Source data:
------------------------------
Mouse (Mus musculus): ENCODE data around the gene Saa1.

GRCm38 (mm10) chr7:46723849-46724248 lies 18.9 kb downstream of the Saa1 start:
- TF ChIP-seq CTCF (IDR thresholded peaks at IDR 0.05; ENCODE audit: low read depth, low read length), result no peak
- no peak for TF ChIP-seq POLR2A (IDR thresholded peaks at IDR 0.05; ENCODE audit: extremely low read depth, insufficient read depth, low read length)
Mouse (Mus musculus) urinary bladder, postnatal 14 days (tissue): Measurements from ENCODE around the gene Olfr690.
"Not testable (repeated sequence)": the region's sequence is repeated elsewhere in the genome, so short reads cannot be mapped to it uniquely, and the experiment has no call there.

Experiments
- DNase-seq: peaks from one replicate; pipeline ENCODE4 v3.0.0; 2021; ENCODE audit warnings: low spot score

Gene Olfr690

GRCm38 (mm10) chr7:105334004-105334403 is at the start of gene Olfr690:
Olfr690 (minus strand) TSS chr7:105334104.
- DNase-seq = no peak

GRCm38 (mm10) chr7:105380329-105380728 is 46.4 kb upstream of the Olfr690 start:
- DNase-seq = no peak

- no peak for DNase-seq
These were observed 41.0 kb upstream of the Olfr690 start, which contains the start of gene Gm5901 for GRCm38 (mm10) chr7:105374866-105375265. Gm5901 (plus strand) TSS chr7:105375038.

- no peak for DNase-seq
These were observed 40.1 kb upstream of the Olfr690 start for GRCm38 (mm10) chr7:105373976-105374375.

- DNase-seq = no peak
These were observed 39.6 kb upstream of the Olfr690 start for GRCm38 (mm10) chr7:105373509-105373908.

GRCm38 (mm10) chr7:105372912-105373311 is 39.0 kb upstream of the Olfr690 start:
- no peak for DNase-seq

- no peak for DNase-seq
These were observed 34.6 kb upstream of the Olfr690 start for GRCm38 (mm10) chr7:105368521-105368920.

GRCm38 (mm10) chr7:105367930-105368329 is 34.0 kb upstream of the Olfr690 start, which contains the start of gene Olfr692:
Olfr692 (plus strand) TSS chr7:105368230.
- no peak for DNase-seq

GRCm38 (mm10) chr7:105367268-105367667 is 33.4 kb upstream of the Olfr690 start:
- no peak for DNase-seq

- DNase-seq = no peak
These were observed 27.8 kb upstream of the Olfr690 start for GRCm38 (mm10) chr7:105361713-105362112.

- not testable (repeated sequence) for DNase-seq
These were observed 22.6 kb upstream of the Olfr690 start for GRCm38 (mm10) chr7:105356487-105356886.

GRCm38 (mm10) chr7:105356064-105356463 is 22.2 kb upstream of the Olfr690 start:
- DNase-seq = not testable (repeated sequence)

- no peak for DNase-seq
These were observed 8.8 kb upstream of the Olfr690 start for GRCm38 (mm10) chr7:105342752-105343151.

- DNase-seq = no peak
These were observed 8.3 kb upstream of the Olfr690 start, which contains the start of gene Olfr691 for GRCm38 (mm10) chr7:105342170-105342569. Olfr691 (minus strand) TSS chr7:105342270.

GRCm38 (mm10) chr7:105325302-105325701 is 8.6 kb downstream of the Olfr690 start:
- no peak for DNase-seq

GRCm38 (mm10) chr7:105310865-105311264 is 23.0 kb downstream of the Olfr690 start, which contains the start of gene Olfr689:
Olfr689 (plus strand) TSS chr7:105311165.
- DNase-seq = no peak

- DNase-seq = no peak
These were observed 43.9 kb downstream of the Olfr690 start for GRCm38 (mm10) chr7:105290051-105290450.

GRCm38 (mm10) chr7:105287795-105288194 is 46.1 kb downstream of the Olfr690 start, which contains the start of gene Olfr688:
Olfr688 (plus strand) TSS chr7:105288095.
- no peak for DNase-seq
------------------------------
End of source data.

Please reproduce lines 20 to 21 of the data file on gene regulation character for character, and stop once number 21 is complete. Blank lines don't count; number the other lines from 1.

These were observed 39.6 kb upstream of the Olfr690 start for GRCm38 (mm10) chr7:105373509-105373908.

GRCm38 (mm10) chr7:105372912-105373311 is 39.0 kb upstream of the Olfr690 start: